In the real world I had limitations, and I never liked being told my limitations, because they reminded me I was human, flawed, imperfect, and I couldn’t handle that, I had to somehow be invincible, always praised, and that was my blind-spot. If I wasn’t getting adulated or praised, then I was failing, and I already suffered so much from feeling like a misfit or outcast, that failing was simply not an option, because I was already a loser, and I had to show and prove to everyone that I wasn’t a loser. I would definitely say the noise in my head never subsided because I was either always continually told I was brilliant but was wasting my potential that everyone seemed to have an idea about, or I was told people didn’t understand me so I always felt alienated from other people. I always identified with others but I never felt people identifying with me, so I felt disconnected from the real world in the real world, so this grandiose fantasy world in my head where my life had no limits and everyone loved me seemed more and more alluring.
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I always wondered why I was so susceptible to darkness, to addiction, and why I fell as hard and as far as I did. It’s because feeling worthless, and that inner dragon of grandiosity, those fierce unabashed emotions are sisters, they are intimately connected. When I was nineteen this feeling of grandiosity really became a great beast inside me that would become out of control very soon. It was a year of losing my grandparents, two people who loved me unconditionally, being rejected by someone and a group of people who I believed to be friends, losing the acting career I thought I would always have, having my first feature film not turn out the quality I wanted, and people pointing out my flaws and limitations left and right, I fled, and I fled hard. I started drinking, sleeping with guys, working two-three jobs to move away, and moved away in a firestorm. Ever since I was nineteen it became a manic obsession to become that painting in my head of the famed actress, but continually searched for other careers, other paths that would essentially give me the same result. Drugs and alcohol are just a part of that, but still a huge part of that.
When I have struggled in sobriety, and now I have figured out why, it’s because I haven’t been able to handle moments of real reality, or coming awake to something about myself that’s not perfect or flattering, something that’s human. I have had fantastic periods in sobriety, where I have been open to constructive criticism, accepted my powerlessness over everything, but especially drugs and alcohol, but on those days I became tired, overwhelmed, falling back into old habits, grandiosity, and dysfunctional thinking came back with a vengeance. Then I saw myself as a worthless failure again, someone who saw their humanity is revealed to them as a reason for self-harm and self-destruction, because I always saw the human being as the one not worth loving, but the idealized one as being the one worth loving, that’s who I always wanted people to love. But, guess what? People do love the flawed, broken human being, the one who hasn’t loved herself, and in doing so, their love, and unconditional love not just for myself but for themselves have taught me to also love myself the real me, the whole me.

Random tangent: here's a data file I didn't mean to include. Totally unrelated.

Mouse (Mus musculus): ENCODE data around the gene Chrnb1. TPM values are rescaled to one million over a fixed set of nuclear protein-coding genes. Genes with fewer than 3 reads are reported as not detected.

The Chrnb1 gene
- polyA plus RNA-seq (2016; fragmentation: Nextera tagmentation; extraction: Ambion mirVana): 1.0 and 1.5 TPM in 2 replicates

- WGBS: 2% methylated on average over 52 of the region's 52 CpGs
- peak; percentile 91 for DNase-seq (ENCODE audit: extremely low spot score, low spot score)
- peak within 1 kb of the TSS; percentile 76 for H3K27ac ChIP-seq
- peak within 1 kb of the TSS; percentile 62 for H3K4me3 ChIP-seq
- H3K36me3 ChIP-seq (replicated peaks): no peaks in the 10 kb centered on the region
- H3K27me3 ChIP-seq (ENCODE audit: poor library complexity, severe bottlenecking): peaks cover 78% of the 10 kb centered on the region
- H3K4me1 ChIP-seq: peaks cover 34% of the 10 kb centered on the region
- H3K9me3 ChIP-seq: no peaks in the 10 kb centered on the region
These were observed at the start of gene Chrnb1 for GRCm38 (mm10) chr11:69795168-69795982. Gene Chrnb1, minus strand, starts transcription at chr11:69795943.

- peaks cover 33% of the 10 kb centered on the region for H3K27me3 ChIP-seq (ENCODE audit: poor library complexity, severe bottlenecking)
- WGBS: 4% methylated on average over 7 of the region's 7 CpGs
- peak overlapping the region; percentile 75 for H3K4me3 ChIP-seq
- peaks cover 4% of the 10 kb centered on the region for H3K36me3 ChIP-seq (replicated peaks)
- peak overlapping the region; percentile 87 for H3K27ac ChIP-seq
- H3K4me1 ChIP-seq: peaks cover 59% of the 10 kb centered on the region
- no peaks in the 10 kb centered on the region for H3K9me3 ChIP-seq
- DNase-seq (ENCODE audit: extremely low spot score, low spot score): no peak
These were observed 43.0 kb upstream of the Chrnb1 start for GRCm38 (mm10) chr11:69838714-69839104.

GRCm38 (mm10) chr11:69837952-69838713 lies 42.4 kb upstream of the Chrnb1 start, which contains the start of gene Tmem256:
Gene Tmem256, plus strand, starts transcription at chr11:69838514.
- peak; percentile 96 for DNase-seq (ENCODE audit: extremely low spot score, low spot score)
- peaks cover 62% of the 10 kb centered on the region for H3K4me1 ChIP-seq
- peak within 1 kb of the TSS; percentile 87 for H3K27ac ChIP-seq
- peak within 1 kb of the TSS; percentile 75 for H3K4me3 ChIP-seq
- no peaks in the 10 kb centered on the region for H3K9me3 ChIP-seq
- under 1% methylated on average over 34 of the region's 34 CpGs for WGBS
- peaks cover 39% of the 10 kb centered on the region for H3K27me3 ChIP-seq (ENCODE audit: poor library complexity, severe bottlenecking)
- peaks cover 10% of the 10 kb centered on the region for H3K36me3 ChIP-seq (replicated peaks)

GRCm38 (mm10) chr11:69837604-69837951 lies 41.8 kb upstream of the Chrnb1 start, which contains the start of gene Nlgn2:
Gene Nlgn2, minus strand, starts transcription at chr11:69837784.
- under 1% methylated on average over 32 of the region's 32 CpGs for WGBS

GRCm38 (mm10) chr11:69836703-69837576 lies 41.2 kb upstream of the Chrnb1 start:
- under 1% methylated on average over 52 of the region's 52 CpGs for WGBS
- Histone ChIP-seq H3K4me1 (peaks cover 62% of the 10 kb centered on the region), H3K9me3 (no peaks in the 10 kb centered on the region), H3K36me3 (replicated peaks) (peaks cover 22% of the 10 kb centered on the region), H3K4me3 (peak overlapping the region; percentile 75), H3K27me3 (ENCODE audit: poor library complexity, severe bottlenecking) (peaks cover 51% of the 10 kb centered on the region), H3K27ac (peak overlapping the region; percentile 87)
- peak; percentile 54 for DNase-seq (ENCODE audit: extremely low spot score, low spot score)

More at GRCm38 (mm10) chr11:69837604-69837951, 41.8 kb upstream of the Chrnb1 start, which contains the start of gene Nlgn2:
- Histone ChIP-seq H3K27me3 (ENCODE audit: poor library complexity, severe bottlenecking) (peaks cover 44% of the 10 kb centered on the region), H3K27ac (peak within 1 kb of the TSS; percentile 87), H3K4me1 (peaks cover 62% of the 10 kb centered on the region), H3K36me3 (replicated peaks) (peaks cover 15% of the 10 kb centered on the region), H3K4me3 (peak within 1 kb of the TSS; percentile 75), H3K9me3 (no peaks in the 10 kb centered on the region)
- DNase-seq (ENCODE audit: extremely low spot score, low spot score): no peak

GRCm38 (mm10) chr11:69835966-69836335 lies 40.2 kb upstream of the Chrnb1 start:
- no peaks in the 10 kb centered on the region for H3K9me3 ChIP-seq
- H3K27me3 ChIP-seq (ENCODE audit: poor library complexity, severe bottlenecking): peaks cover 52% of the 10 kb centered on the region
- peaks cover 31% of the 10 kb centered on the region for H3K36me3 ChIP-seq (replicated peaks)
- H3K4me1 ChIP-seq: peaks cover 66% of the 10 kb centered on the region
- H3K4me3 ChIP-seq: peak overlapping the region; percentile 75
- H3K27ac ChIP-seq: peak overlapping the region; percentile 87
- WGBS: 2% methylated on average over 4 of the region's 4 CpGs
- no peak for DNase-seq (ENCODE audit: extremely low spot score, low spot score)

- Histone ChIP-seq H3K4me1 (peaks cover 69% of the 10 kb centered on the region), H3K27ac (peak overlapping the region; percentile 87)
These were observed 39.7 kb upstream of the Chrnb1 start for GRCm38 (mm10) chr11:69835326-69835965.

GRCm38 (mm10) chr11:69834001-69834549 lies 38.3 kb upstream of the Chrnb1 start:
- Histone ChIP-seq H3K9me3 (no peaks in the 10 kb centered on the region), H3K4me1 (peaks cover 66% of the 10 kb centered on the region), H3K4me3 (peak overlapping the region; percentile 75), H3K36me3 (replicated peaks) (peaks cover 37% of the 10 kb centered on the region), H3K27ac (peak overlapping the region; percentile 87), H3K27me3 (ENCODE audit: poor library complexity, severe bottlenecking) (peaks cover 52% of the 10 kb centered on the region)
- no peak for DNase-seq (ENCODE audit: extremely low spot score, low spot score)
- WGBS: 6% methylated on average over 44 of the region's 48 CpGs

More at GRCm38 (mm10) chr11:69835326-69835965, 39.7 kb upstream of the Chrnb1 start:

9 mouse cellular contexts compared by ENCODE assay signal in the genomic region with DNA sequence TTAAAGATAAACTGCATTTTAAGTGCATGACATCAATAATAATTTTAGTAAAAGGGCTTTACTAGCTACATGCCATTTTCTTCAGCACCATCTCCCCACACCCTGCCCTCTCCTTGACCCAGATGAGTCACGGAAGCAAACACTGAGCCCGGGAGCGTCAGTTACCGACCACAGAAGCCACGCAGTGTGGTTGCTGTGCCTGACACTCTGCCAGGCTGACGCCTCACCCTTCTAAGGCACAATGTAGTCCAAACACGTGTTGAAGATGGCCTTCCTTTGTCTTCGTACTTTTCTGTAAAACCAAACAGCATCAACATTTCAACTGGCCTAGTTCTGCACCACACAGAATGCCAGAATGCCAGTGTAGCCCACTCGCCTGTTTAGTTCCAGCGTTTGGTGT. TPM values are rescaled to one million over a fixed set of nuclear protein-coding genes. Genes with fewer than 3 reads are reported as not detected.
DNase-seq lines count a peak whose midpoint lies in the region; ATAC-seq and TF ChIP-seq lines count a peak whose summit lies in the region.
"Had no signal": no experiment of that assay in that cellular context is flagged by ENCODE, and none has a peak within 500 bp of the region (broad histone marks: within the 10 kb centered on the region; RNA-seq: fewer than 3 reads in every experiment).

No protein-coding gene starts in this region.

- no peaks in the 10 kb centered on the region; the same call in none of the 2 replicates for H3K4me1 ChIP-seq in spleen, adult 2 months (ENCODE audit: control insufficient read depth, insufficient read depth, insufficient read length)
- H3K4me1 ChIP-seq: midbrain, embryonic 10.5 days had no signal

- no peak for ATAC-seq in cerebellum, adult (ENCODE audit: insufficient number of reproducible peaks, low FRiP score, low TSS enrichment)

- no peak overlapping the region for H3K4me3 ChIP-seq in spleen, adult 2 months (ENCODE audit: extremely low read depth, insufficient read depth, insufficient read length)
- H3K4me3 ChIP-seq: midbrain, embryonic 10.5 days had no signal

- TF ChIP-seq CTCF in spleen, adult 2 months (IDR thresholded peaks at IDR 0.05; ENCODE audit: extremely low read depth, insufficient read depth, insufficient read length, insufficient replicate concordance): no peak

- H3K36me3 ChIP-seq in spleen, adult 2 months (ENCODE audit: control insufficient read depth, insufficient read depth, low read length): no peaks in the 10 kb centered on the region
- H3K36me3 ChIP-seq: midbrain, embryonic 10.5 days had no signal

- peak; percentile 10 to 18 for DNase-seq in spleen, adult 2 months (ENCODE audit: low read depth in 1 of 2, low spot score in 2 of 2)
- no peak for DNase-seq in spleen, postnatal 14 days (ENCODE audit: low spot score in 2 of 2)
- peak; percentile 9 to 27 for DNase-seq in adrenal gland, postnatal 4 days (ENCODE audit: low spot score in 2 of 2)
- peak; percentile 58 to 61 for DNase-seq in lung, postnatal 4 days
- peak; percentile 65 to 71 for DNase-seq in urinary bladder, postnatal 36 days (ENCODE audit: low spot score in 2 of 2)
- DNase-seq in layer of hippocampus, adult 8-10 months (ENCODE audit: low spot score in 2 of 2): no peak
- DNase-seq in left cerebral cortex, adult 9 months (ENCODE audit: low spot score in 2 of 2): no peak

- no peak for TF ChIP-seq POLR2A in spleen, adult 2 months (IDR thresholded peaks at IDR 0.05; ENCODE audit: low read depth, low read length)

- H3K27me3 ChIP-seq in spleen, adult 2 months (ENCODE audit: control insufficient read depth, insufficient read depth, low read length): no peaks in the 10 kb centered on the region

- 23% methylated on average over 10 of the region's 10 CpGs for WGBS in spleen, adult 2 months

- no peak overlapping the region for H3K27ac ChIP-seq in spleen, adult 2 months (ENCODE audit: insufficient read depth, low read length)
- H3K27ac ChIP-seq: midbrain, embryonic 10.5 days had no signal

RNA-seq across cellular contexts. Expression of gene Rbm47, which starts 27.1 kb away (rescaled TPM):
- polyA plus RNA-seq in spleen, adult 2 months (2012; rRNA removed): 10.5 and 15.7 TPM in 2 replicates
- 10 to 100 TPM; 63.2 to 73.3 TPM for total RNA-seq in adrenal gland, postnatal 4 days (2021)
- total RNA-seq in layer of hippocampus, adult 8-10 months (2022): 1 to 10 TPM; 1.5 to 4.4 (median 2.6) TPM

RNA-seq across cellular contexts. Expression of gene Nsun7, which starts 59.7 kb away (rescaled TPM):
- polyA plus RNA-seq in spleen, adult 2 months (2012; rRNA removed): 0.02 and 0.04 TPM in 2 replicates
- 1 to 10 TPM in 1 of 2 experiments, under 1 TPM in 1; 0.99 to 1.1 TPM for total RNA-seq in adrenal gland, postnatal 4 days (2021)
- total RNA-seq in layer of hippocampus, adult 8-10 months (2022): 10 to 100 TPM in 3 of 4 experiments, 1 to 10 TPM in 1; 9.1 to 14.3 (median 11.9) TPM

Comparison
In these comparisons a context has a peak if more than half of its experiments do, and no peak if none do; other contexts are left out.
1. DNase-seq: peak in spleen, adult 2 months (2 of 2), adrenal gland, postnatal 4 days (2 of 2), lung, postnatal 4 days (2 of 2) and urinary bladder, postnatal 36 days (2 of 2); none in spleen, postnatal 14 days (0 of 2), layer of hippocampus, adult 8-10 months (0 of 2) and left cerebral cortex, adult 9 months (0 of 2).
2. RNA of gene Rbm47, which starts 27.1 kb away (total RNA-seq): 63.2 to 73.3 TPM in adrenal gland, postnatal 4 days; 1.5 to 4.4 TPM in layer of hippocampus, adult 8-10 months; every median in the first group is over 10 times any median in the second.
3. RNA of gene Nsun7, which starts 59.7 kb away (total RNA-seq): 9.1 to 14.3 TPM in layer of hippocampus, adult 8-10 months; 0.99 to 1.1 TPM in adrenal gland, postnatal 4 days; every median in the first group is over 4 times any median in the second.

So even though I had a go of dreams of fame, fortune, and material success, I hadn’t let go of the falsified idealized image of myself, I hadn’t let go of my narcissism. I hadn’t seen that though, and because I hadn’t seen that with my heart, and soul, I could not relate to my narcissistic self at a healthy distance, and start working at tearing down that image. It’s not going to happen overnight. It’s going to take some time in loving the face in the mirror to fully deconstruct the portrait of false perfection in my mind.
Thanks again to Melissa to letting us share this and share her journey!